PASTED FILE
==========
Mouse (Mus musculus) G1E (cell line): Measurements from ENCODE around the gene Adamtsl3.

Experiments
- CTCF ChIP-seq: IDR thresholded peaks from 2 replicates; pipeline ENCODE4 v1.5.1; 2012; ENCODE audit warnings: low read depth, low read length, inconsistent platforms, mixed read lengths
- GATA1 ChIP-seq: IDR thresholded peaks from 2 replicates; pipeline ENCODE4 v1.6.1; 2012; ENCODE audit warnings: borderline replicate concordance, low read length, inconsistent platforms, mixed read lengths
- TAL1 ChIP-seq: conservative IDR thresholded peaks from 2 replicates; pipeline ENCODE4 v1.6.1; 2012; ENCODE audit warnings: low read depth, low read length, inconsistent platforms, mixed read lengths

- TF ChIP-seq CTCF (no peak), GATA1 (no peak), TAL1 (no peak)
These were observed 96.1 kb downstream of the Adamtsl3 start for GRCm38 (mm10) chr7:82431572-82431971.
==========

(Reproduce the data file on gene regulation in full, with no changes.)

Mouse (Mus musculus) G1E (cell line): Measurements from ENCODE around the gene Adamtsl3.

Experiments
- CTCF ChIP-seq: IDR thresholded peaks from 2 replicates; pipeline ENCODE4 v1.5.1; 2012; ENCODE audit warnings: low read depth, low read length, inconsistent platforms, mixed read lengths
- GATA1 ChIP-seq: IDR thresholded peaks from 2 replicates; pipeline ENCODE4 v1.6.1; 2012; ENCODE audit warnings: borderline replicate concordance, low read length, inconsistent platforms, mixed read lengths
- TAL1 ChIP-seq: conservative IDR thresholded peaks from 2 replicates; pipeline ENCODE4 v1.6.1; 2012; ENCODE audit warnings: low read depth, low read length, inconsistent platforms, mixed read lengths

- TF ChIP-seq CTCF (no peak), GATA1 (no peak), TAL1 (no peak)
These were observed 96.1 kb downstream of the Adamtsl3 start for GRCm38 (mm10) chr7:82431572-82431971.